My memory about working as a young person is faint. My family tried to keep my sisters and I out of the work force. They had aspirations of our living wealthy lives and did not want us to work. I believe this may have made my coping later life challenging. I was raised to be taken care of instead of caring for myself. I think I had a part time job in high school working as a cashier at a neighbourhood drug store, well what it was called a drug store. Where I grew up there were stores that had a variety of products including a place to eat and a soda fountain. These were small stores that were part of a line of stores built next to one another. It was small strip of buildings a block from my home.  These were shopping centers, we called them. They existed before covered malls.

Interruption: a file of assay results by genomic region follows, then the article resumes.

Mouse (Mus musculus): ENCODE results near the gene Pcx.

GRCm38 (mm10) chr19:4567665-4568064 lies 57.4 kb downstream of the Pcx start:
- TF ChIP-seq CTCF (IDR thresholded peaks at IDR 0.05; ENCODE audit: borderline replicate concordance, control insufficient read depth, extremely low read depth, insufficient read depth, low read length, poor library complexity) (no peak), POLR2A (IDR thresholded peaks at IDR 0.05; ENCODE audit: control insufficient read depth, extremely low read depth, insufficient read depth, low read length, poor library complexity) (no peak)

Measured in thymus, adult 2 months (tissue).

Private or State school?

I attended public school from kindergarten through high school. I went to a grade school including kindergarten through eighth grade at two schools. The first school I attended through fourth grade and the second school was through eighth grade. This change from one school to another happened because my family moved to a suburban home that was away from my father’s dental office. My parents dreamed of building their own home and this was a step toward that goal. Previously our home was attached to my father’s office through a screened breezeway. I attended two different high schools. Attending two was the result of integration and busing. The first high school was downtown where I was bused for my freshman and sophomore years. The second school was built in the suburbs nearer to where I lived. Now as an adult I believe this suburban school was a mostly successful attempt at that time to keep the schools segregated. All of these schools were in Indiana.